Sneak Peek

Season 4, Episode 06

A Day Without Sunshine

Return to Episode: A Day Without Sunshine

Florida Citrus Growers Head Indoors To Survive

Growing Undercover One Approach To Beating Lethal Greening Disease

DUNDEE, FL For many years, a well-known television commercial proclaimed, “A day without Florida orange juice is like a day without sunshine.”

The eve of that once-unthinkable day may be upon us.

A smoking pile of ash and rubble smolders slowly on a fall morning here, where just days before a legacy orange grove stood. The rumble of bulldozers and other heavy equipment hums from adjacent groves on their way to a similar fate. These are the latest victims of citrus greening disease, a lethal blight that’s cost The Sunshine State half its million acres of groves in the past two decades. There is no cure, there are few treatments, and the survival rate for infected groves is 0%.

Once greening infects a single tree, the rest of the grove has no chance of escaping. The disease is spread tree-to-tree by the tiny Asian citrus psyllid, a pest that has for decades been wiping out groves in production areas even bigger than Florida, like Brazil and China.

The difference is, in those countries, farmers just abandon the groves they have, commandeer other land from the rainforest or with government assistance, replant and continue apace, with new groves growing as old ones struggle through the process of dying. A similar approach in the U.S. is clearly unfeasible; there’s no free land here and little help for growers.

The above scene has been played and replayed countless times since the presence of the HLB bacteria – huanglongbing in full (which is why they just call it citrus greening) — was discovered here in 2005. At the time, no one knew it was the potential end of the road for Florida’s legacy crop.

That doesn’t mean Florida citrus growers will go down without a fight — all manner of ingenious methods are in use around the state to fight or circumvent greening. But at least as many as remain have either moved on to other crops or sold their land to voracious developers in the rapidly growing state. The citrus pandemic is literally reshaping the face of Florida.

The story of that fight comes to national television on this episode of Where The Food Comes From; fittingly titled A Day Without Sunshine.

The most promising of the efforts to fight greening is called CUPS – Citrus Under Protective Screen — and the vast sprawling structures are popping up everywhere in the middle of the state, looking for all the world like giant mesh circus tents. The CUPS effort – and investment – has been led by the team at Dundee Citrus Growers, a co-op whose juice is marketed under the Florida’s Natural brand.

Steve Callaham walks through the remains of groves that were in production when he was a child. But he’s not wistful, not distraught by the loss around him. Like most farmers, he’s pragmatic about the situation – and determined to find a solution.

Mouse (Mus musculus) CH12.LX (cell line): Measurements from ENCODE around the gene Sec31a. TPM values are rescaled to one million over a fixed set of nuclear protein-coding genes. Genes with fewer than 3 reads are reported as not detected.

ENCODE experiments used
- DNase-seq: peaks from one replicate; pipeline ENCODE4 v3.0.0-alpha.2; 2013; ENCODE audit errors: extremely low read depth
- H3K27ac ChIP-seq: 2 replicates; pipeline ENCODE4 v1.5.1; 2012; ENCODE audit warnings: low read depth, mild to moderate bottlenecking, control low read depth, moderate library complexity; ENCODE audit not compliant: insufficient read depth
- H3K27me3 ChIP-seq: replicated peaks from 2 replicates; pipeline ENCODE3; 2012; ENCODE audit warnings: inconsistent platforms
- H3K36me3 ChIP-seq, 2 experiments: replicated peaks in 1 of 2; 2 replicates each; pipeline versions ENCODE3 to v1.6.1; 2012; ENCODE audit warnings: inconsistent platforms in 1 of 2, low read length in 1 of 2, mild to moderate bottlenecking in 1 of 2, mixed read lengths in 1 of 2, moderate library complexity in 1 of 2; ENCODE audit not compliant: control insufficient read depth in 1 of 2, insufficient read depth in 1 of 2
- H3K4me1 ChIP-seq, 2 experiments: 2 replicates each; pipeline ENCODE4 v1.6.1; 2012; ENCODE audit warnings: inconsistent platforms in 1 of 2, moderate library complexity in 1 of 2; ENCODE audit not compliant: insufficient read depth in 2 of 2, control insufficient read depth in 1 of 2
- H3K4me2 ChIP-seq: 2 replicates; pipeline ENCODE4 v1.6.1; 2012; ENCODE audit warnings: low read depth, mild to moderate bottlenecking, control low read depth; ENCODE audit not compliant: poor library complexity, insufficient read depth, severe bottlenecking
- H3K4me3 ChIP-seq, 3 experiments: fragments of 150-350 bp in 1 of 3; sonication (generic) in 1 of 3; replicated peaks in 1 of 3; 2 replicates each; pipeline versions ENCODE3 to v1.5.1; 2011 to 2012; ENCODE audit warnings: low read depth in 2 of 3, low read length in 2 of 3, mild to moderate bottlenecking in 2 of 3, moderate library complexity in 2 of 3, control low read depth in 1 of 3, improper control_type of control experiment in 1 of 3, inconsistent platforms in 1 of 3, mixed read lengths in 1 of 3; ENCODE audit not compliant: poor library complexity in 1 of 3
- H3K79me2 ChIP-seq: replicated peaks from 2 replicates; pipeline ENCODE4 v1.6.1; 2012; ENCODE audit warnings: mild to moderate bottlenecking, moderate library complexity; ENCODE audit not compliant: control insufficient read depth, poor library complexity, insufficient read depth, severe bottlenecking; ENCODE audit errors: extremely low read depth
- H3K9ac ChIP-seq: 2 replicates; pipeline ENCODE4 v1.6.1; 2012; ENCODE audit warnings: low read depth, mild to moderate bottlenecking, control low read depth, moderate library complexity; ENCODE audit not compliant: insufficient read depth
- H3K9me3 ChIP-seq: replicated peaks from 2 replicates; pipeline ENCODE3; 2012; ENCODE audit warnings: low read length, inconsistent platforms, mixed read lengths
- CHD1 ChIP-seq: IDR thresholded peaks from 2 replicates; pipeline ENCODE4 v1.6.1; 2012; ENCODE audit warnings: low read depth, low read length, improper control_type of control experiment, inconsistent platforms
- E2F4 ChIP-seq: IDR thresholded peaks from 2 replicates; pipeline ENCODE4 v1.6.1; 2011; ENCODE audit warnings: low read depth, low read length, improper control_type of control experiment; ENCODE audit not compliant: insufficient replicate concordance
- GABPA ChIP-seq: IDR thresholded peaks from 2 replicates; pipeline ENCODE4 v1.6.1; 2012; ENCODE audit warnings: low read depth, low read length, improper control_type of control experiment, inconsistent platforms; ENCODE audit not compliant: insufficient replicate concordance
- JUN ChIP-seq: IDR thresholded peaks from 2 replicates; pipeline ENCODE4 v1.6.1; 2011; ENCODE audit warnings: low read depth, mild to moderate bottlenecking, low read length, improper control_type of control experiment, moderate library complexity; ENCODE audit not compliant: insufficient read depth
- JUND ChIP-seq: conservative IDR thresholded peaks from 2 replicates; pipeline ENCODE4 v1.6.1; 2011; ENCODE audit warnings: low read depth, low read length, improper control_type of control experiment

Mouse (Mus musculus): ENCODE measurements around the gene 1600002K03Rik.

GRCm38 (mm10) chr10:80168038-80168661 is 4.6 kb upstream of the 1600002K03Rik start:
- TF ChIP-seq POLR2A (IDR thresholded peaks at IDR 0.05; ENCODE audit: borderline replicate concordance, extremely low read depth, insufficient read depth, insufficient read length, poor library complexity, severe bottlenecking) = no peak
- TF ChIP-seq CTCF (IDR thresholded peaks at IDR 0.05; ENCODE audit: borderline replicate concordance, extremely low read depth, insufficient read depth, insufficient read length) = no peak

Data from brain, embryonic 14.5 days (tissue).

“Citrus is too important to us – and to Florida – to give up,” says Callaham, CEO of the Dundee co-op. “It’s the most recognizable piece of our heritage. But it’s also still a very viable cash crop and we still believe there’s a future here.”

He’s not being hardheaded. At its peak of a million groves, the value of the citrus crop to the state of Florida was about $9 billion annually. After two decades of devastation, it’s still remarkably near $7 billion, though much of that is the result of inflation and rising prices for shrinking supply.

Dundee, like many other growers, has also branched out into other crops. The co-op is now a significant contributor to Florida’s booming blueberry business. They’re also one of a handful continuing to experiment with a peach designed to produce even in Florida’s sub-tropical climes.

But it’s citrus, the once – and possibly still future – king of Florida that’s front and center here.

That’s clear by the cost and maintenance commitment represented by the massive screened-in enclosures. While there are hundreds of thousands of acres of Florida citrus still outdoors, of course, the enclosed groves are markedly different both in appearance and production.

Modern outdoor Florida groves are almost uniformly twisted and deformed – gnarled sentinels staving off their own demise even as they continue to produce fruit. By contrast, the groves under cover are lush, uniform, and simply gorgeous. That once common feature of Florida’s state landscape – countless acres of beautiful, sprawling groveland — is unlikely to be seen again.

The screens keep out the tiny bug that spreads the infection. Despite the cost of construction and the constant threat from Florida weather, the results are worth it: Beautiful fruit and trees that produce twice as much as their outdoor counterparts.

There is another bonus. Almost all Florida citrus has historically gone to juice production, much less lucrative than fresh market fruit. That’s because the howling winds and shifting sands almost invariably lead to an outdoor product that’s scarred, ugly but delicious. Greening eventually makes a tree’s fruit even less attractive. Meanwhile, unblemished fruit from California – where growers have learned from Florida’s woes and managed to keep the pest out, so far – heads to supermarkets with a far better return for growers.

“We first visited Dundee in 2019 for the pilot episode of the show,” says Where The Food Comes From host and producer Chip Carter. “What we saw then was depressing, but promising, with just the first small structures surrounded by acres of ugliness. Four years later, the scene’s very different. And much more uplifting. Florida still has along way to go in this fight. But it’s clear they’ll keep fighting it.




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